Migration from Drupal 7 to Drupal 8

At the beginning of 2019, the Drupal Association announced the "End of Life" of Drupal 7: from November 2021 it will no longer be officially supported. In this article you will read everything you need to know to keep your site safe and reliable and how we can help you with that.


For example with a free technical scan. Request one now!

May 15, 2019
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I have a Drupal 7 website. Do I have to migrate to Drupal 8 now?

As soon as the End of Life enters from November 2021, your website will not suddenly go off the radar. It simply means that the CMS will no longer be actively developed on and security releases will cease to be released. The Drupal Association is looking for official partners that can continue to provide support for Drupal 7 with the worldwide community of Drupal developers possibly continuing to take up development. For the long term, however, migration is inevitable. A large part of what you are currently developing in Drupal 7 will have to be re-done in Drupal 8. We therefore advise you start thinking about a migration to avoid wasting time and money.

What exactly does a migration involve?

A migration means that all content, functionality and display must be converted to a new system. The migration from Drupal 7 to Drupal 8 is however primarily a content migration. This means that if everything is structured according to the standards (for nodes, taxonomy terms, users, files and media) then the migration can be largely automated.

However, due to the big differences with Drupal 7, website functionalities will usually have to be migrated manually. Fortunately most modules in Drupal 7 has a corresponding version available in Drupal 8, so conceptually not much needs to be changed.

The display, called 'theme' in Drupal, has been completely overhauled in version 8. Therefore an old theme cannot simply be migrated.  Instead you will have to develop a new theme from the ground up. Many website owners have therefore seized this opportunity to also improve visual design and user experience as part of their migration plan.

 

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Perhaps it's better to wait for Drupal 9?

The logical successor to Drupal 7 is of course Drupal 8. But since Drupal 8 will be phased out at the same time as Drupal 7, it may seem logical to migrate directly to Drupal 9. However, Drupal 9 is built in Drupal 8 and an upgrade is in fact a small one (you can read more about the plan behind Drupal 9 here ). Because a full migration will not be necessary, there is no need to wait for the arrival of Drupal 9 (probably in June 2020) and you can already start migrating to Drupal 8.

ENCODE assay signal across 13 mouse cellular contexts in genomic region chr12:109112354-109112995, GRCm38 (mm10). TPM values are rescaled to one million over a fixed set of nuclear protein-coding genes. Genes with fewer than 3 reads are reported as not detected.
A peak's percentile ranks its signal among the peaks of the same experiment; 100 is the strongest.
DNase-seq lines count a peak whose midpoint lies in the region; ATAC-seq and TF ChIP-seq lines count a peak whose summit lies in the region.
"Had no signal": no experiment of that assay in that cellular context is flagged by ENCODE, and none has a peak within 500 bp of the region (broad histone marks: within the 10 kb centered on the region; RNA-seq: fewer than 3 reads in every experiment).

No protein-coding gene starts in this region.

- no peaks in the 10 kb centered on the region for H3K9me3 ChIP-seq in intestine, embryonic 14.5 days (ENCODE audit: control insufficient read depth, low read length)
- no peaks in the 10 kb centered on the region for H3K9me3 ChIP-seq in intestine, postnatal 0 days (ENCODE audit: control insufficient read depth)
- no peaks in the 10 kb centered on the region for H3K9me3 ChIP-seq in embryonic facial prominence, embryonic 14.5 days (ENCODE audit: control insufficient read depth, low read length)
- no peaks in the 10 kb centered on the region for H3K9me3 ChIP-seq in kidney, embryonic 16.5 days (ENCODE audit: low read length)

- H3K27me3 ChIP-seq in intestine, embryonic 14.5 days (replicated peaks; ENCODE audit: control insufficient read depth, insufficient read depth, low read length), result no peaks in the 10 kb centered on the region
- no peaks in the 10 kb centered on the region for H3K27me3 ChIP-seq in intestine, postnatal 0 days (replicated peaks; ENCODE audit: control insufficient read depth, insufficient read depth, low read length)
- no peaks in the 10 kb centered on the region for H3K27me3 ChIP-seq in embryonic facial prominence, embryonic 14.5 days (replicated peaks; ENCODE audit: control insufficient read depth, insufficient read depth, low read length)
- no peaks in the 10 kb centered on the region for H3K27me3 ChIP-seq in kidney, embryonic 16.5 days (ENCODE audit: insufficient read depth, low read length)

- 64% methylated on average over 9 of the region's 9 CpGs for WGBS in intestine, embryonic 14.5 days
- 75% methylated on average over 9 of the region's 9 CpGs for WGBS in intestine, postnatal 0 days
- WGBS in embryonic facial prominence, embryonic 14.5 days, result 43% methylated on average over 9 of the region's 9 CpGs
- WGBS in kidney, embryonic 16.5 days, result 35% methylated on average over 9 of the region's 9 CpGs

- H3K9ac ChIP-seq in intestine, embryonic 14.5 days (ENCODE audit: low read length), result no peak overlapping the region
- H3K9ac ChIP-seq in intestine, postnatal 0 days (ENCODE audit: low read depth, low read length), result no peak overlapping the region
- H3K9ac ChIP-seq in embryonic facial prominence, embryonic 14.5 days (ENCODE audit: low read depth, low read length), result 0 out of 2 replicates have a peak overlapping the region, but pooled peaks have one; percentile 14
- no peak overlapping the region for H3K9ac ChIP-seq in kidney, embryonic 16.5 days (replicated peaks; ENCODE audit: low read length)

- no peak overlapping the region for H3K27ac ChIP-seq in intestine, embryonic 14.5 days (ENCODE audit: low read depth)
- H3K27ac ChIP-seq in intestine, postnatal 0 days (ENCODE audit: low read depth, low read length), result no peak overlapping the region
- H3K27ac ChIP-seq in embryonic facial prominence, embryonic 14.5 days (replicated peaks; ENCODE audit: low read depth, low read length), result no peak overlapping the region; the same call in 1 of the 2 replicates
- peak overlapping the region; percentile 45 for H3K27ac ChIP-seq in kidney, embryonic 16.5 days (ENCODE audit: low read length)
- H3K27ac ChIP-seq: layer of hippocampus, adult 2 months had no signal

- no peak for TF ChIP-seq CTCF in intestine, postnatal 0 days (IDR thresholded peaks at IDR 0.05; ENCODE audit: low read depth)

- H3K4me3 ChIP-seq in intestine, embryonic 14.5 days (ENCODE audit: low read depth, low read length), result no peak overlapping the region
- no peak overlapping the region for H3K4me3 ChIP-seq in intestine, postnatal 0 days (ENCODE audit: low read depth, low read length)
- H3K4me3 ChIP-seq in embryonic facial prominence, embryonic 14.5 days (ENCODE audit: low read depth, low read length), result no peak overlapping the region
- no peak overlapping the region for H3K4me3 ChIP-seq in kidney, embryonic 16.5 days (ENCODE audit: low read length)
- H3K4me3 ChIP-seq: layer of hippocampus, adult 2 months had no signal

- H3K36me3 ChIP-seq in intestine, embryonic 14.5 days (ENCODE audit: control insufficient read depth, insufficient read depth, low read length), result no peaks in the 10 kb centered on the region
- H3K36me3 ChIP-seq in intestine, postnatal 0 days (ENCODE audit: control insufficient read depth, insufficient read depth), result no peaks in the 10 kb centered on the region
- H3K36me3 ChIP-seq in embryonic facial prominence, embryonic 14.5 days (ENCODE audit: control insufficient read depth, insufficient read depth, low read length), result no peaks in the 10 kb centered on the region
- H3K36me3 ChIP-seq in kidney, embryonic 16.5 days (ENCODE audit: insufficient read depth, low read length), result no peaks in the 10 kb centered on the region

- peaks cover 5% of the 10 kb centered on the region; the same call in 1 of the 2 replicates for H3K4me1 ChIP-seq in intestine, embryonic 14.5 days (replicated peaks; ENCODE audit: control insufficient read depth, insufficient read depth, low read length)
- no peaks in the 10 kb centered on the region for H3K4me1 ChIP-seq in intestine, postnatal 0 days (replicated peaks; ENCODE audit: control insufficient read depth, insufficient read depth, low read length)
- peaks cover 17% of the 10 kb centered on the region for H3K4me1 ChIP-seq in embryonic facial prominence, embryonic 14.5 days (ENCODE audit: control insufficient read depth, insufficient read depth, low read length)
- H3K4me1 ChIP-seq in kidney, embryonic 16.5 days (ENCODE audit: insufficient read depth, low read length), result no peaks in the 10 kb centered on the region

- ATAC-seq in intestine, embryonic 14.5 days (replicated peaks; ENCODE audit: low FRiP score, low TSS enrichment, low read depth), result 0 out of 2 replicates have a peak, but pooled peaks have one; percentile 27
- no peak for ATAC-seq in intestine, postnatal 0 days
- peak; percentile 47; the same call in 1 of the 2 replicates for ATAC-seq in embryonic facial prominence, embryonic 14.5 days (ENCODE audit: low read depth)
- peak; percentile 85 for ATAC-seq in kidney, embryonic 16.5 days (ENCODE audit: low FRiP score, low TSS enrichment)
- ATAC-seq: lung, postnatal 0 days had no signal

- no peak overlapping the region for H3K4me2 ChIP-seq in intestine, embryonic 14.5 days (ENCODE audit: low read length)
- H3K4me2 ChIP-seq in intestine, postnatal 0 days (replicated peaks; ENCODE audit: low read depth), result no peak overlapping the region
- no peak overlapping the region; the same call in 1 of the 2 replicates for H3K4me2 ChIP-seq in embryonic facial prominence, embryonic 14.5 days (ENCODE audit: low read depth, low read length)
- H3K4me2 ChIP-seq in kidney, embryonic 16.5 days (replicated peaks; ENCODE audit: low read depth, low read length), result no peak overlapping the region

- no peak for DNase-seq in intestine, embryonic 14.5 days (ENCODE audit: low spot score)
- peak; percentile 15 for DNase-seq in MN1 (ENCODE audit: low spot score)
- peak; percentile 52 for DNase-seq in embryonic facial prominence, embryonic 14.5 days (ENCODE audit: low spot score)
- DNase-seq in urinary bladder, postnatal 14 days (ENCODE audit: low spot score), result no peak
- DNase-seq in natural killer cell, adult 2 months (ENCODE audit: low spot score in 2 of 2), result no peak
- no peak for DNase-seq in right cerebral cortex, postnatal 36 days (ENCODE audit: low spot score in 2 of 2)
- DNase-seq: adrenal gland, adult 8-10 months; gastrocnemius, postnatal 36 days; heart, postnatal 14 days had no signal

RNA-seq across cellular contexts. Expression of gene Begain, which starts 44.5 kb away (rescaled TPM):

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Are there alternatives?

There are of course alternatives to Drupal and you can switch to another CMS. But if Drupal 7 has been the most logical choice for your website until now, then Drupal 8 will be too. The benefits will remain the same.

If you have a platform with a lot of functionality then you could also consider migrating to a 'headless' or 'decoupled' setup from Drupal. In this setup you pull the front-end (the part that people see and use) and separate it from the back-end (the CMS, the system that is only used by administrators). The result is that the back-end no longer displays the content as a site but makes it available to the front-end application via a so-called ‘API’ (application programming interface). Dries Buytaert has written a good article about how you can tackle this.

A big advantage is that the front- and back-end can be developed and kept up-to-date separately. In this way you can easily implement a new visual design in the front-end and future migrations will be much less radical. A headless CMS also makes it possible to migrate parts step by step so that you can spread the costs over a longer period.


You can read more about the optimal use of Drupal as a headless CMS in this extensive article from our CTO Martijn Houtman.

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Can you migrate my Drupal site?

Yes! is the short answer. As Drupal specialists, we have already completed a number of migrations and are well prepared for these tasks. However, the amount of work strongly depends on the degree of complexity. We determine this with a brief technical assessment; a 'scan' of the structure and operation of the website. For this we need at least access as an administrator to the CMS. It is even better to also have access to the source code and database in order to get a really good picture of the complexity.

 

A free technical scan by Unc Inc?

To help you on your way, we offer you until November 2021 the opportunity to have a technical assessment of your site done for free, done by a specialist from Unc Inc. We start with an introductory meeting: how did you end up at this point and what are your plans for the future? With this in mind, we look at the technology of your website. We make an analysis and give you advice about the approach to migration and the developments of new components. With a realistic estimate of the time and costs, you can make a well-considered choice for the future of your website.